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SOX genes encode a family of transcription factors that bind to the minor groove in DNA, and belong to a super-family of genes characterized by a homologous sequence called the HMG (high mobility group) box. This HMG box is a DNA binding domain that is highly conserved throughout eukaryotic species. Homologues have been identified in insects, nematodes, amphibians, reptiles, birds and a range of mammals. However, HMG boxes can be very diverse in nature, with only a few amino acids being conserved between species.

Sox genes are defined as containing the HMG box of a gene involved in sex determination called SRY, which resides on the Y-chromosome (Sox stands for Sry-related HMG box). There are 20 SOX genes present in humans and mice, and 8 present in Drosophila. Almost all Sox genes show at least 50% amino acid similarity with the HMG box in Sry. The family is divided into subgroups according to homology within the HMG domain and other structural motifs, as well as according to functional assays.[1]

The developmentally important Sox family has no singular function, and many members possess the ability to regulate several different aspects of development. While many Sox genes are involved in sex determination, some are also important in processes such as neuronal development. For example, Sox2 and Sox3 are involved in the transition of epithelial granule cells in the cerebellum to their migratory state. Granule cells then differentiate to granule neurons, with Sox11 being involved in this process.[2] It is thought that some Sox genes may be useful in the early diagnosis of childhood brain tumours due to this sequential expression in the cerebellum, making them a target for significant research.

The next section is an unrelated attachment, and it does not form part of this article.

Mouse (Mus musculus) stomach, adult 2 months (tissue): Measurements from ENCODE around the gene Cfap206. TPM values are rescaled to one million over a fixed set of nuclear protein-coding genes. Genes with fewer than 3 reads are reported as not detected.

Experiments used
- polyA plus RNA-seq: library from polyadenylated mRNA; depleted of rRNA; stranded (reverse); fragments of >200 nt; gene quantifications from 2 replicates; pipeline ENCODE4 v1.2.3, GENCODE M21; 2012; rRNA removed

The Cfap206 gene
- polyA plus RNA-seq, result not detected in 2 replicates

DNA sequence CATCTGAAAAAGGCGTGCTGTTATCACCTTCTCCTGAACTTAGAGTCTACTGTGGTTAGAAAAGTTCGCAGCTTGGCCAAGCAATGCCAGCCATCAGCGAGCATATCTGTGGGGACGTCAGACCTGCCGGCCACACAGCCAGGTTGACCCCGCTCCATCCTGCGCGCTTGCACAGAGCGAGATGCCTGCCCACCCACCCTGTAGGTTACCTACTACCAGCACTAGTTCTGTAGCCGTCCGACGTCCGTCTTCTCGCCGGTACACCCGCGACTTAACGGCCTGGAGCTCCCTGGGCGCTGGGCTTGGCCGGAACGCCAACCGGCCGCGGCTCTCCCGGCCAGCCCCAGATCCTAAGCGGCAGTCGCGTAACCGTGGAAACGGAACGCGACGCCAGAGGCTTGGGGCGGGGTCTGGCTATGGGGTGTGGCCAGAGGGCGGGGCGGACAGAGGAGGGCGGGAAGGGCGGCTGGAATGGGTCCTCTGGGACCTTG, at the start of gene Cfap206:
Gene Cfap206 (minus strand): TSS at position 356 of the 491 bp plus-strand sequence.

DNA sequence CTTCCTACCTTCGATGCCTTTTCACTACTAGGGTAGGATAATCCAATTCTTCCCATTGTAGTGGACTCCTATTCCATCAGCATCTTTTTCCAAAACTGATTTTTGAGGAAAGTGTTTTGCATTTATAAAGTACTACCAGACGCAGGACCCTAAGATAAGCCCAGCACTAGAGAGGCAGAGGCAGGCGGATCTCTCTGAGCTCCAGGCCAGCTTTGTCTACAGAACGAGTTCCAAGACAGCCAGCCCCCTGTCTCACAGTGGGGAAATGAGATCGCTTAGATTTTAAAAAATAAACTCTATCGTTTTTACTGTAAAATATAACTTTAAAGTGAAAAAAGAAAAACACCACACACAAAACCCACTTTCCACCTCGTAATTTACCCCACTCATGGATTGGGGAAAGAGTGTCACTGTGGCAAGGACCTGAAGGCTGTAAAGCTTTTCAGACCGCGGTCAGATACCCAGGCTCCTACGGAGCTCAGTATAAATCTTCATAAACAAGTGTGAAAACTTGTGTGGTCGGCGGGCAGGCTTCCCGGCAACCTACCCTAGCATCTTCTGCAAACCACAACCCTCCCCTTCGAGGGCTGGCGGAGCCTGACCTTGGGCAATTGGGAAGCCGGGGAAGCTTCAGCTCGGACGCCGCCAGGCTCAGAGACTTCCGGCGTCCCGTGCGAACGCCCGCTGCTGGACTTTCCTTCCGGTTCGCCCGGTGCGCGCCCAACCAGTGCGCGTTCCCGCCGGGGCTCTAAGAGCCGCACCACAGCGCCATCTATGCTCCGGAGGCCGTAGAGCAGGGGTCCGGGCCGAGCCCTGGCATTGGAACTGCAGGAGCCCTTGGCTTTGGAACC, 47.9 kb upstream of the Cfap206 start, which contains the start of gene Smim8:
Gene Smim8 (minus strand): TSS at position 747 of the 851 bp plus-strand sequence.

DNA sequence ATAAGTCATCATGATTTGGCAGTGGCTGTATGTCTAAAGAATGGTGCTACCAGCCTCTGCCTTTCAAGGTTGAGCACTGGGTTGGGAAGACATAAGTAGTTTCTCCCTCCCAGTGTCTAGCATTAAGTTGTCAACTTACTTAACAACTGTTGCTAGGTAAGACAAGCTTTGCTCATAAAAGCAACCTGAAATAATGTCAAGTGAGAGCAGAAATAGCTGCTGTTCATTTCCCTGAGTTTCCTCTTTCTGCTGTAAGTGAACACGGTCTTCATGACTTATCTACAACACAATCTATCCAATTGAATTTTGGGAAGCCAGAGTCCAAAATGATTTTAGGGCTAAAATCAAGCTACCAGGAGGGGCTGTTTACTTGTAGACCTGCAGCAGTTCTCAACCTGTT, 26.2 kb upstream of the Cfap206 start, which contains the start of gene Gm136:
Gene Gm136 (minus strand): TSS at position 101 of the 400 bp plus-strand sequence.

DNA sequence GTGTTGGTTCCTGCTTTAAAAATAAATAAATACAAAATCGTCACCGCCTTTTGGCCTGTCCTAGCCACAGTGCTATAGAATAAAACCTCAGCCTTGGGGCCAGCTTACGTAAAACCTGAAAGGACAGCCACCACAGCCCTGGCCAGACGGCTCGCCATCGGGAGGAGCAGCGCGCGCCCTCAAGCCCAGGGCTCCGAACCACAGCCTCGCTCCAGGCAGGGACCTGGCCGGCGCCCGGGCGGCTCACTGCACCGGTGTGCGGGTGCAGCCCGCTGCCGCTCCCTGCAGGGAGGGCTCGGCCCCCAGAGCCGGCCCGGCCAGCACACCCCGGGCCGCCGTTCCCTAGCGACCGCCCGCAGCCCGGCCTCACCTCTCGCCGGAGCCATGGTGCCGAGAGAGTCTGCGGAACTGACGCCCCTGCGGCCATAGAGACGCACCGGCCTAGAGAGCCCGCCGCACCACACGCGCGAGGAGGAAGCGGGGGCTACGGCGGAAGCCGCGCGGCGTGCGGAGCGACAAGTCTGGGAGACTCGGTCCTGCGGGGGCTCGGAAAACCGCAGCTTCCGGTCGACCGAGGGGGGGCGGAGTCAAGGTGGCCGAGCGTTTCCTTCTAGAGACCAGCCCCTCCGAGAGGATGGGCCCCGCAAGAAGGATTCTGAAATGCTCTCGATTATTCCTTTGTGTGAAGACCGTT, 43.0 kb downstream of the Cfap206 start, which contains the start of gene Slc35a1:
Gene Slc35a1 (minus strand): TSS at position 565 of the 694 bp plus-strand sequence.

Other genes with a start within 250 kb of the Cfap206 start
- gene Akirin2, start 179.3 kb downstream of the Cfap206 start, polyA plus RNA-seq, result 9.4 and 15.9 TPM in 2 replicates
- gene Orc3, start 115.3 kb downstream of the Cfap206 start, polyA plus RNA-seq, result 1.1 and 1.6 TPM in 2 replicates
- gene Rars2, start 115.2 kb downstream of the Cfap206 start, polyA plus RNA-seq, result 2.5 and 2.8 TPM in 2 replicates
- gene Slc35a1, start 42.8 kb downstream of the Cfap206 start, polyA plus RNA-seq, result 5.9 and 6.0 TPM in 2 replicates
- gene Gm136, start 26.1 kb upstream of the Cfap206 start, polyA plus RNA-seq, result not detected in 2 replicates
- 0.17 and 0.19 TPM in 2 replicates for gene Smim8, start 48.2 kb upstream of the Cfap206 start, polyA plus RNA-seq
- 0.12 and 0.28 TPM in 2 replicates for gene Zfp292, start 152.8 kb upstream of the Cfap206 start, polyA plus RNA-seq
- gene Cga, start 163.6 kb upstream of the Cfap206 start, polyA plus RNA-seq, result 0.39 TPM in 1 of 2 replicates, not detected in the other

Sox proteins bind to the sequence WWCAAW and similar sequences (W=A/T). They have weak binding specificity and unusually low affinity for DNA. Sox genes are related to the Tcf/Lef1 group of genes (eg TCF7L2), which also contain a sequence-specific high mobility group and have a similar sequence specificity (roughly TWWCAAAG).[3]


Sox genes are classified into groups. Sox genes from different groups share little similarity outside the DNA-binding domain. In mouse and human the members of the groups are:[4]

See also


  1. ^ Bowles, J; Schepers G; Koopman P. (November 2000). "Phylogeny of the SOX family of developmental transcription factors based on sequence and structural indicators.". Dev Biol. 227 (2). doi:10.1006/dbio.2000.9883. PMID 11071752. 
  2. ^ Rex, M (March 1998). "Granule cell development in the cerebellum is punctuated by changes in Sox gene expression". Molecular Brain Research 55 (1): 28–34. doi:10.1016/S0169-328X(97)00354-9. PMID 9645957. 
  3. ^ Lefebvre V, Dumitriu B, Penzo-Méndez A, Han Y, Pallavi B (2007). "Control of cell fate and differentiation by Sry-related high-mobility-group box (Sox) transcription factors". Int. J. Biochem. Cell Biol. 39 (12): 2195–214. doi:10.1016/j.biocel.2007.05.019. PMID 17625949. 
  4. ^ Guth SI, Wegner M (October 2008). "Having it both ways: Sox protein function between conservation and innovation". Cell. Mol. Life Sci. 65 (19): 3000–18. doi:10.1007/s00018-008-8138-7. PMID 18516494. 
  • Wright, EM; Snopek B; Koopman P. (February 1993). "Seven new members of the Sox gene family expressed during mouse development.". Nucleic Acids Res. 21 (3). doi:10.1093/nar/21.3.744. PMID 8441686. 


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